video conferencing, people can speak a language to each other over
great distances. Using recording devices and exchanging recordings
they can also speak to each other separated in time. Any
text-based medium also allows people to communicate with each
other, either synchronously (at the same time) such as in
a chat room, or asynchronously (at different times)
through email, discussion boards or letters. Broadcast media like
television and radio, print media like newspapers and books, and
most web pages normally only allow one-way communication; the
listener canít easily respond. But all these technologies are very
good at overcoming the kinds of separation that prevent
face-to-face communication, and can permit language learning to
take place without all the learners and the teacher being in the
same place at the same time.
Most of the latest technologies are computer-based or digital.
They can often integrate communication media with moving images
and sound to create rich environments that simulate reality. This
can be a great advantage when a particular activity is not easily
accessible to the class. For example, city kids could explore the
environment of their traditional country from a distance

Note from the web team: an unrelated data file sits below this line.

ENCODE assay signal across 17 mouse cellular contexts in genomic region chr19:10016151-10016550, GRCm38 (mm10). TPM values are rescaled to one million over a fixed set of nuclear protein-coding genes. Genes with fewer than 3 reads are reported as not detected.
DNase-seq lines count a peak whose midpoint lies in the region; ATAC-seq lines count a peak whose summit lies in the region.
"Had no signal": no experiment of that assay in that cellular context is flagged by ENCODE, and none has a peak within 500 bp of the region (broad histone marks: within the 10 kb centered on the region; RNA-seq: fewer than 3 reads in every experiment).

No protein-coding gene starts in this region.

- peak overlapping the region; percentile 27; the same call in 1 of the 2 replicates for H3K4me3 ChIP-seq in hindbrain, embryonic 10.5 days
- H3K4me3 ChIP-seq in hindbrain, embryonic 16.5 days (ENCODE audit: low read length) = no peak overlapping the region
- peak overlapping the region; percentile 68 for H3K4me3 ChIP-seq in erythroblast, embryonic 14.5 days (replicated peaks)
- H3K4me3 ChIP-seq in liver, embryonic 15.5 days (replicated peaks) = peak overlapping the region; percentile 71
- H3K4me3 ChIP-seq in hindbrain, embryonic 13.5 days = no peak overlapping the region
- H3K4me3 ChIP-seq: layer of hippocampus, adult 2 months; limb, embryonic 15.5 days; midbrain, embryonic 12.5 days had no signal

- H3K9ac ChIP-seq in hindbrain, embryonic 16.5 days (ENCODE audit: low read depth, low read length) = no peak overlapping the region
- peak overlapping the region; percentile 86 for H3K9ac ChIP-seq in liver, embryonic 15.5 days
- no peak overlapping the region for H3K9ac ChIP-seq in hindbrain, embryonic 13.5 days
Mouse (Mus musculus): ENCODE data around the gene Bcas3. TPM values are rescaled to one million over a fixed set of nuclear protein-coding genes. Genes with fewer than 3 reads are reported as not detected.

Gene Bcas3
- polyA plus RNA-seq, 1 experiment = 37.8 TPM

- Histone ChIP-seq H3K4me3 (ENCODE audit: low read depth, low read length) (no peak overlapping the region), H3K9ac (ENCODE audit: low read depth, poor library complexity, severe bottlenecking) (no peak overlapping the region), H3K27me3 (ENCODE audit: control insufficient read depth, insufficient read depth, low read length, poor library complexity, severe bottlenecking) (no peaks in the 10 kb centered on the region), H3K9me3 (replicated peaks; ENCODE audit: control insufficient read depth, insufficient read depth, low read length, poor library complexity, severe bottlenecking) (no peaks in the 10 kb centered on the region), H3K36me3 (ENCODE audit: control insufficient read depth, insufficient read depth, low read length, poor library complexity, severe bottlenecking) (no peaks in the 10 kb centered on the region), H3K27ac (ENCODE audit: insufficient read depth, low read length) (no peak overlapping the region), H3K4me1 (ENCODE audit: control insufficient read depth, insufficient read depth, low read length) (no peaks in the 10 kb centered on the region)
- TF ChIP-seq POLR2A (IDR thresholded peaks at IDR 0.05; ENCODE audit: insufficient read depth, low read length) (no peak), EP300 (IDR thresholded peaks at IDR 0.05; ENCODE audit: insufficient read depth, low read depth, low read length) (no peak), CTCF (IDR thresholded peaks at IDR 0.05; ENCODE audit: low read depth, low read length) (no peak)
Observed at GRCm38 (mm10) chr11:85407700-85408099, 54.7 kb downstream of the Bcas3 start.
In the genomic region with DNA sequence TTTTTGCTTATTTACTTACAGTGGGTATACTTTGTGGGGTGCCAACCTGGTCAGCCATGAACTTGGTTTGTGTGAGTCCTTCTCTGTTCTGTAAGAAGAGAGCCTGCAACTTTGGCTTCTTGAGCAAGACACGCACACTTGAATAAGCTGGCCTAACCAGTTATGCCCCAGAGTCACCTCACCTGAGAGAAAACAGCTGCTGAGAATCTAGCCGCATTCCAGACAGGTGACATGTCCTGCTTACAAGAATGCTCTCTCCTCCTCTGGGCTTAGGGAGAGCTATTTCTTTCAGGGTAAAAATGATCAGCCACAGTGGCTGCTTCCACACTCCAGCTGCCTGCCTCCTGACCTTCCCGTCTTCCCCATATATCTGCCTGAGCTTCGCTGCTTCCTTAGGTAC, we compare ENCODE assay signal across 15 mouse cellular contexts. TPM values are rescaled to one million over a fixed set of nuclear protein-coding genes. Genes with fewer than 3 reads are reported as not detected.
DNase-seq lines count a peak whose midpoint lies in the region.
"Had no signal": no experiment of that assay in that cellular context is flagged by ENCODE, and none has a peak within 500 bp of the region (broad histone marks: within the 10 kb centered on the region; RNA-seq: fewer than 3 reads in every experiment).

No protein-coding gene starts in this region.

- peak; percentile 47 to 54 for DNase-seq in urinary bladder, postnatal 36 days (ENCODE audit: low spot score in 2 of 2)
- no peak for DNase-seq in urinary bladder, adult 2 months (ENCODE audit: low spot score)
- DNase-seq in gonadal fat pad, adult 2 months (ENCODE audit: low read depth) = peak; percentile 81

virtually, using digital reproductions with still and moving
images, on-screen objects to interact with, and applying
communication skills. Of course it would be much better to do this
in the real world, but not always possible. And we must be mindful
that such activities are only a casual substitute for reality, not
a permanent replacement for it. Indigenous culture cannot be
packaged in a computer game any more than it can be kept alive in
a museum case!
Modern technologies are well known for their speed, repetition and
accuracy. Computer programs and digital devices can present
material very fast, over and over, and exactly the same every
time. This can be a great advantage for drilling language to embed
it in learnersí memories Ė an
essential step in learning language. Being able to use a machine
to support student practice can free the teacher up to do other
things like give students individual attention, or save an elder
speaker from the tedium of having to constantly repeat themselves.
However real speech normally varies from speaker to speaker and
instance to instance. So there is a minor risk of students only
being exposed to a single version of an utterance and learning an